Elections

A wild campaign finally winds down

A woman in the audience listens at a rally Friday.
A woman in the audience listens at a rally Friday. AP

A black church burned in the Delta. Someone spray-painted “Vote Trump” on its side.

Some Donald Trump supporters speculated it was a plot by the opposition to make their candidate look bad.

White nationalist and former Klansman David Duke debated at historically black Dillard University in New Orleans. The scene quickly turned ugly. Duke had to be escorted from the building surrounded by law enforcement officers.

Mississippi Secretary of State Delbert Hosemann felt obligated to come to the Coast to assure voters the Russians couldn’t steal their votes.

“A guide to not getting arrested when you use your cell phone on Election Day,” read a headline in the Huffington Post.

And Trump suddenly calmed down and didn’t lob any of the incendiary remarks that had become the hallmark of his stump speeches.

The race tightened.

And that was just the last week before Tuesday’s election. Voters were already trying to decrypt a cryptic letter from the head of the FBI alluding to an investigation into emails that may or may not involve Hillary Clinton.

That issues-oriented campaign voters have always longed for? As the Cubs used to say, “Wait till next year.”

And many people are openly afraid the election won’t in fact be over Tuesday even if a winner is declared.

This question was posed on Facebook: Anyone going to be sad to see this election season end Tuesday?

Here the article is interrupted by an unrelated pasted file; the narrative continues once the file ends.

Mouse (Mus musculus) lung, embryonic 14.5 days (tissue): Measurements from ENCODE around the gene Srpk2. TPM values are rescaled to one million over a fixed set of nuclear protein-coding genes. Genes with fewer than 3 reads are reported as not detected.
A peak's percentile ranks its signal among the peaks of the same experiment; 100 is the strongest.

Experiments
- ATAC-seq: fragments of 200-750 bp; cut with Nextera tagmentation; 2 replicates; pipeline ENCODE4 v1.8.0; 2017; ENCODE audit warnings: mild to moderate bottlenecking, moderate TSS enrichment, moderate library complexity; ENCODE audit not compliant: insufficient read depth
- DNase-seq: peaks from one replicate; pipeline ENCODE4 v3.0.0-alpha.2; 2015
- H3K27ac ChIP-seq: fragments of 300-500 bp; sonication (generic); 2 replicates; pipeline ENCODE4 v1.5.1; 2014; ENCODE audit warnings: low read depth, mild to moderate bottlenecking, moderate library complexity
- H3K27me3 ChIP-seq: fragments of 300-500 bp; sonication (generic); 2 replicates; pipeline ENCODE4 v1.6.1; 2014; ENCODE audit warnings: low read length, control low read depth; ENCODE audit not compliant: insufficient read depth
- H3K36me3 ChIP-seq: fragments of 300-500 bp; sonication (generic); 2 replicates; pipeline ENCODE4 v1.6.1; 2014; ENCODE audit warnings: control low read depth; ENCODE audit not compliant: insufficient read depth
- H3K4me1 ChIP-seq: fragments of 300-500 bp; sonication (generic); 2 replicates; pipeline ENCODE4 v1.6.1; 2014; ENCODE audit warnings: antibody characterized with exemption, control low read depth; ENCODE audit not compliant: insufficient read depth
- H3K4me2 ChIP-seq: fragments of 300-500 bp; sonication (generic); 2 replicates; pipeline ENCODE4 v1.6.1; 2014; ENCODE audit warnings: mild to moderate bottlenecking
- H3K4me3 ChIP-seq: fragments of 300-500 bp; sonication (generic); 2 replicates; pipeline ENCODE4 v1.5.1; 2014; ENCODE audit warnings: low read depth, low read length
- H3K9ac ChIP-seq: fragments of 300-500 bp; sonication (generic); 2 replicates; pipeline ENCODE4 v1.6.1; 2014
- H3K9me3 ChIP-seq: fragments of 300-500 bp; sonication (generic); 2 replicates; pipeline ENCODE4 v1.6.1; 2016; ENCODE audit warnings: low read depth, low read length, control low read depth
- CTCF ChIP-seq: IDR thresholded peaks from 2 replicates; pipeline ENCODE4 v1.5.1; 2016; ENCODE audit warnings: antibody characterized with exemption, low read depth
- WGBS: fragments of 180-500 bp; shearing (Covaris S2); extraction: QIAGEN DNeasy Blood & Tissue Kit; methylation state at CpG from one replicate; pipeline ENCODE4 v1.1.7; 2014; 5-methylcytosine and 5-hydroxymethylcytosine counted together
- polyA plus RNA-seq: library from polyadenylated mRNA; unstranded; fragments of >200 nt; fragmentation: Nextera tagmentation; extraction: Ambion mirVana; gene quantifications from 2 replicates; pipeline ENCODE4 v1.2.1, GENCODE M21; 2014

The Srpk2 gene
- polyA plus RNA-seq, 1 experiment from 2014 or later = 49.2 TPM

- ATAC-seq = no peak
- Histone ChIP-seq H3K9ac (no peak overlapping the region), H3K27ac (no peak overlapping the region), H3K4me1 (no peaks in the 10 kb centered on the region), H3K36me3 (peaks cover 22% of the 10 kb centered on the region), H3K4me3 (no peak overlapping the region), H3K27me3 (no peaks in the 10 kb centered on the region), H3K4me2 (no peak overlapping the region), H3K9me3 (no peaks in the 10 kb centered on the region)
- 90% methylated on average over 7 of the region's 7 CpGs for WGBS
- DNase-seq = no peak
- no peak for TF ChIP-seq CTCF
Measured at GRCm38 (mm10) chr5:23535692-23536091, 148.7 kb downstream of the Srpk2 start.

The answers ranged from the usual social media gallows to a few people who seem genuinely worried. Their responses trended toward “I’m terrified.”

Some just sad

“The sadness that I feel comes not from the end of this season of tragi-comedy, but from a realization that the rest of this country has regressed to Mississippi,” wrote Biloxi attorney Billy Miller. “I’ve lived here all my life so I’m nearly inured to ignorance, but now I see the spread of know-nothingness has nearly covered America. That is what makes me sad, my friend. I’m living in a world where Donald Trump is taken seriously and may well win the election.”

Clearly, he is not on the same side as Gov. Phil Bryant, who was campaigning for Trump late into the week.

“Our country simply cannot afford another four years of the failed and reckless policies of Barack Obama, which is exactly what we will get if Hillary Clinton is elected,” the governor wrote in an email asking for donations. “We must ensure that undecided voters get the facts and are not hoodwinked by the liberal mainstream media”.

For the record: Republican Donald Trump, Democrat Hillary Clinton, Libertarian Gary Johnson and Green Jill Stein are on the ballot. Trump is the heavy favorite in Mississippi.

Congressional race

There’s also a congressional race. Incumbent Republican Steven Palazzo has taken some heat from two challengers —Libertarian Ric McCluskey and Democrat Mark Gladney. McCluskey started it by accusing Palazzo of being AWOL from the Mississippi National Guard, a charge Palazzo denied through a spokeswoman. Reform candidate Shawn O’Hara, who says he’s running his 50th race, has been silent on the matter.

Gladney, who retired as a lieutenant colonel from the U.S. Army, has been criticizing Palazzo for refusing to debate and basically avoiding the people of his district.

“He’s offered no solutions,” he said. “And people are now tired of that.”

The latest move, though, came from state Rep. David Baria, the head of the Democratic caucus in Jackson who isn’t on the ballot, when he asked for an investigation into Palazzo’s service. Baria had yet to receive a response Friday afternoon.